These experimental vaccines are often tested in cultured cells - living cells grown in dishes - to make sure they don’t produce infections. Next, these drugs are typically tested in living animals because no culture mechanism adequately replicates the immune system of a living mammal with all its complexity. These tests look for safety, and in animals vulnerable to infection, may look for the generation of immunity. This initial development and testing can take years or decades of continual iteration or refinement, although several strong COVID-19 vaccine candidates are already past this stage.
In clinical trials, vaccines that have proven safe and produced immunity in animal trials will first be tested for safety in humans. Here, increasing doses of vaccine are given to a small number of human volunteers to determine a safe dose that does not produce significant side effects. This is called a phase I trial.
In a phase II trial, a vaccine that has passed phase I without causing significant side effects will be tested for effectiveness. For example, a group of people vaccinated against SARS-COV-2 might be followed for several weeks to determine if they are less likely to test positive for SARS-COV-2 than those who have been vaccinated with a placebo. These trials provide additional information about safety. Phase III trials scale up testing to hundreds or thousands of patients. Following rollout of a vaccine, further studies are conducted to ensure that it does not cause additional problems that weren’t previously noticed.
Each of these stages often takes months or years. Occasionally, the FDA will fast-track approval of a drug for an urgent unmet medical need if the results are extremely promising, such as with the development of Gleevec, a common cancer medication. Currently, hundreds of trials are ongoing for either vaccines against the virus that causes COVID-19 or for treatments that might lessen the severity of its disease burden, such as antivirals or convalescent plasma.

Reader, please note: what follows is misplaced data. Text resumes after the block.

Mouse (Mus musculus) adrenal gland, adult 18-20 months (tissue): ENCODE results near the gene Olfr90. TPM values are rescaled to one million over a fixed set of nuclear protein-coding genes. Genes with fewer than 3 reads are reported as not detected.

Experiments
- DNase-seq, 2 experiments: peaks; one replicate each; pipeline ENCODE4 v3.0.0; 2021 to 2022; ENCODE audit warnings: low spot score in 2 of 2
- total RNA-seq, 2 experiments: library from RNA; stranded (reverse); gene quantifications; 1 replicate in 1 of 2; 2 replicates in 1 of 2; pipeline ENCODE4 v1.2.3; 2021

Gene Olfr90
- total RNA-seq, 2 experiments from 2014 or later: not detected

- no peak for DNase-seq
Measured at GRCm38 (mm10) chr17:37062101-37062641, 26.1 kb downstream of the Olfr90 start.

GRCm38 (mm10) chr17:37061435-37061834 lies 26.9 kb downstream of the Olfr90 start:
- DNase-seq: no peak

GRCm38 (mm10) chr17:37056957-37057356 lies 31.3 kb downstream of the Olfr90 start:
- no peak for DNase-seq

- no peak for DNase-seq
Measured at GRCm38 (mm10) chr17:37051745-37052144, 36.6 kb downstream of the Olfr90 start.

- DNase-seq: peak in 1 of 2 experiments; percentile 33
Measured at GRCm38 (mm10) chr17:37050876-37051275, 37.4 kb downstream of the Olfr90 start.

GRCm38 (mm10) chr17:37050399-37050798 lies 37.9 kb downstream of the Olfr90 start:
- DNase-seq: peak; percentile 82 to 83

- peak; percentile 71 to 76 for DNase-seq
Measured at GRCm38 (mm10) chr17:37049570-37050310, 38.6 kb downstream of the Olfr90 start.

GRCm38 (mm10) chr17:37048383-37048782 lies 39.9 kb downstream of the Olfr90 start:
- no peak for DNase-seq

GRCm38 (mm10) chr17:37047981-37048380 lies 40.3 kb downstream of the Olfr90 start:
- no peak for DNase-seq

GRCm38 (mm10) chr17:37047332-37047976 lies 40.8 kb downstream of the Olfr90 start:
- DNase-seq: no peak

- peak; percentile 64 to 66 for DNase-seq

We’ve already experienced the risks of rushing treatments in this pandemic as studies have found that hydroxychloroquine, which was initially touted by some for a treatment of COVID-19 but seems to have no benefit and increases the risk of death. We must be cautious that when a vaccine does become available, it’s been proven to be both safe and effective.
Patience is a virtue that does not come easily in our world that is accustomed to immediate gratification, but it’s one that must be practiced as we let the scientific process play out.
About NYITCOM at Arkansas State University:
New York Institute of Technology College of Osteopathic Medicine at Arkansas State University, located on A-State’s Jonesboro campus, is dedicated to improving access to health care for the underserved and rural populations in Arkansas and the Mississippi Delta Region. Arkansas ranks 48th in overall population health status due to low health indicators including obesity and number of adults who smoke. The state also ranks 46th in the number of active physicians per capita and 39th in the number of primary care physicians. NYITCOM at A-State was established in 2016 with the mission of meeting the need for more physicians in this medically underserved area.